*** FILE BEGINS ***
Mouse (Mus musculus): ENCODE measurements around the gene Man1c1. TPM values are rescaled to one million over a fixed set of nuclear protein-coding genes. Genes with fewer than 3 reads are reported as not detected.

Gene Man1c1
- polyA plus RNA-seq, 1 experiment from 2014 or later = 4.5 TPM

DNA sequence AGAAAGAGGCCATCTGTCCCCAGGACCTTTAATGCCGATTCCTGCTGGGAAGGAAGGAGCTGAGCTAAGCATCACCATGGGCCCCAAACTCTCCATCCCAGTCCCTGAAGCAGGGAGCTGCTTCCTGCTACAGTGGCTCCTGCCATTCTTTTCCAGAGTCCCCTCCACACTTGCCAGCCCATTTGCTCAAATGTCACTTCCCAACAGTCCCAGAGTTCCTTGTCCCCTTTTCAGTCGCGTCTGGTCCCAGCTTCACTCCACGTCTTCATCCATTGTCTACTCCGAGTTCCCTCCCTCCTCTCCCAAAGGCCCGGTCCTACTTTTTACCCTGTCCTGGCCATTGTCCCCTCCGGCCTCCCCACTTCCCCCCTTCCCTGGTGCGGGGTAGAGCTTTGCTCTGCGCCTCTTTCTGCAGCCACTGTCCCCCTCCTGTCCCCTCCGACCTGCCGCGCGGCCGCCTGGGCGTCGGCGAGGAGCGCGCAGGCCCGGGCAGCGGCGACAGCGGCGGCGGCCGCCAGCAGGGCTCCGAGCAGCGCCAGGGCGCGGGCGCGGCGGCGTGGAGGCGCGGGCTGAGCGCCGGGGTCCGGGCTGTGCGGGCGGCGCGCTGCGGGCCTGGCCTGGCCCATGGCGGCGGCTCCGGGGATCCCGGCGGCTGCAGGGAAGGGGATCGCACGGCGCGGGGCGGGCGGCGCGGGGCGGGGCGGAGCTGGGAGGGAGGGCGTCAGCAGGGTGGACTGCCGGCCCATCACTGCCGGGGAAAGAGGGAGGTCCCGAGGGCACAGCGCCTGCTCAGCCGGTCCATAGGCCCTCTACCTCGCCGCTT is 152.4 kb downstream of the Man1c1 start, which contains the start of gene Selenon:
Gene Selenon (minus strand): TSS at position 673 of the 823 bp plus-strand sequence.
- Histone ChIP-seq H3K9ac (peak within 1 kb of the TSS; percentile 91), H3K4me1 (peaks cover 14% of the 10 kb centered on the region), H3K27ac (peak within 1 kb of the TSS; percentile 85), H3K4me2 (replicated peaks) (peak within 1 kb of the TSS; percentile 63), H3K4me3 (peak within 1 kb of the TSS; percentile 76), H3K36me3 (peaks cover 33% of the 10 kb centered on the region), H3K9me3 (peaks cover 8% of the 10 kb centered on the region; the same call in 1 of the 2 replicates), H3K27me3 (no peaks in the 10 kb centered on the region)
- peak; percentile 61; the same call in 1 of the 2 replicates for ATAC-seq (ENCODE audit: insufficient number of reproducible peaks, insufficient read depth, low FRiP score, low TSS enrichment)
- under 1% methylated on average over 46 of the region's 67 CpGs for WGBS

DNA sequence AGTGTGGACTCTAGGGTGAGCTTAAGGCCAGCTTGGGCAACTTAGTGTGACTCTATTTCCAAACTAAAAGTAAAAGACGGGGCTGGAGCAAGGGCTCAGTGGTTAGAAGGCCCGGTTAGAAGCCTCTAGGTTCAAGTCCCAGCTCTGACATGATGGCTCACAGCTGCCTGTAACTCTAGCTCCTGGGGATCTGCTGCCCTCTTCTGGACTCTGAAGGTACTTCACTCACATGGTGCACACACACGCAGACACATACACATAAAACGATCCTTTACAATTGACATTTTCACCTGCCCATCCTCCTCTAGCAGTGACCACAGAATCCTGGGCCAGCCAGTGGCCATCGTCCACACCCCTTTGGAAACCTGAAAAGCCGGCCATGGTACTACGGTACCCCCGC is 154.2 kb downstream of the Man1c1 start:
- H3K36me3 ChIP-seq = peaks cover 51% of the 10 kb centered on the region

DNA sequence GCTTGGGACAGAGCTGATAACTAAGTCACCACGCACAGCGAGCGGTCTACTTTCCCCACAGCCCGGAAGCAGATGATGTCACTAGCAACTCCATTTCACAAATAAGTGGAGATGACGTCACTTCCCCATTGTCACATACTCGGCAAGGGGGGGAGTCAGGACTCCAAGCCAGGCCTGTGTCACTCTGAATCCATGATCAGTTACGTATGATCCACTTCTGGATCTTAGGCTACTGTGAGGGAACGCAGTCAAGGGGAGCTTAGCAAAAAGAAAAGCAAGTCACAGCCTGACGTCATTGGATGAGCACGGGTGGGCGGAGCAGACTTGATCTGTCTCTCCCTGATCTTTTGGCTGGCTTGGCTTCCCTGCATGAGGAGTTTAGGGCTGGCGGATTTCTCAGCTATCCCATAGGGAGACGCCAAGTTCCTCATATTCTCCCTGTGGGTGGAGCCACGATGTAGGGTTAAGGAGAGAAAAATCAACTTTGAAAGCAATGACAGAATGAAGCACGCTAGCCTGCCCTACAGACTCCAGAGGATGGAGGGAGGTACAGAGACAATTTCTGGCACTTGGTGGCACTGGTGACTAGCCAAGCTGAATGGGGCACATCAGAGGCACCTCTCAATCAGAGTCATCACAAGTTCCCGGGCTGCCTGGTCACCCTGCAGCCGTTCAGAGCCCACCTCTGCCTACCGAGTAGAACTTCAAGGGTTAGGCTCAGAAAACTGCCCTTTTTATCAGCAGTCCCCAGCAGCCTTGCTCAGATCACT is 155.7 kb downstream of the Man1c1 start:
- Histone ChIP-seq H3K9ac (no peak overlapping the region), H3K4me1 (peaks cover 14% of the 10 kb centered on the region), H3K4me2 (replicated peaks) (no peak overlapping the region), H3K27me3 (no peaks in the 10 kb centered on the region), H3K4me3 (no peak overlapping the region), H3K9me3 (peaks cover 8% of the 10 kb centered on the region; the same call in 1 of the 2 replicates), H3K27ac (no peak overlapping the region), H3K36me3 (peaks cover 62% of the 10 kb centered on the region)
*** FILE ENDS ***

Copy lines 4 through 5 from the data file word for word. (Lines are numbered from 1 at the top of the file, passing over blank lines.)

DNA sequence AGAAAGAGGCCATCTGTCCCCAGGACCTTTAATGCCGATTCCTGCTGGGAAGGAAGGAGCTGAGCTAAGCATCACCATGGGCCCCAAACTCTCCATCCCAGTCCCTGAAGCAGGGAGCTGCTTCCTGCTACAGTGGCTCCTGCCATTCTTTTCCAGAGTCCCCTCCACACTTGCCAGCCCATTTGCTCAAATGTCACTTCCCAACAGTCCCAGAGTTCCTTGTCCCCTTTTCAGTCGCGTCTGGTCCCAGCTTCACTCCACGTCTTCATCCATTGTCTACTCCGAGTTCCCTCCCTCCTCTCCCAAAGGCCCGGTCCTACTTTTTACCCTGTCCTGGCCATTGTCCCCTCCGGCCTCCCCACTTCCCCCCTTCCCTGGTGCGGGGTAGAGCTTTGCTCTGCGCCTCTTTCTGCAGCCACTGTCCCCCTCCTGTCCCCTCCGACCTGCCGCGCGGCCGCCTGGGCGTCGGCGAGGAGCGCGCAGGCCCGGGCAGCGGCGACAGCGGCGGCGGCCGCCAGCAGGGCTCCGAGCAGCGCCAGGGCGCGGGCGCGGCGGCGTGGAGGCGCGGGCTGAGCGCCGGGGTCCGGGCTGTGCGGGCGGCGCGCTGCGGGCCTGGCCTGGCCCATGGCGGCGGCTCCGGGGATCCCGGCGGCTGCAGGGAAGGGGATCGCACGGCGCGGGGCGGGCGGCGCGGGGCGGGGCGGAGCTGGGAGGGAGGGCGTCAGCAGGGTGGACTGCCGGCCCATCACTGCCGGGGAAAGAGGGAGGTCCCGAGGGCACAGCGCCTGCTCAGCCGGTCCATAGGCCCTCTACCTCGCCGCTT is 152.4 kb downstream of the Man1c1 start, which contains the start of gene Selenon:
Gene Selenon (minus strand): TSS at position 673 of the 823 bp plus-strand sequence.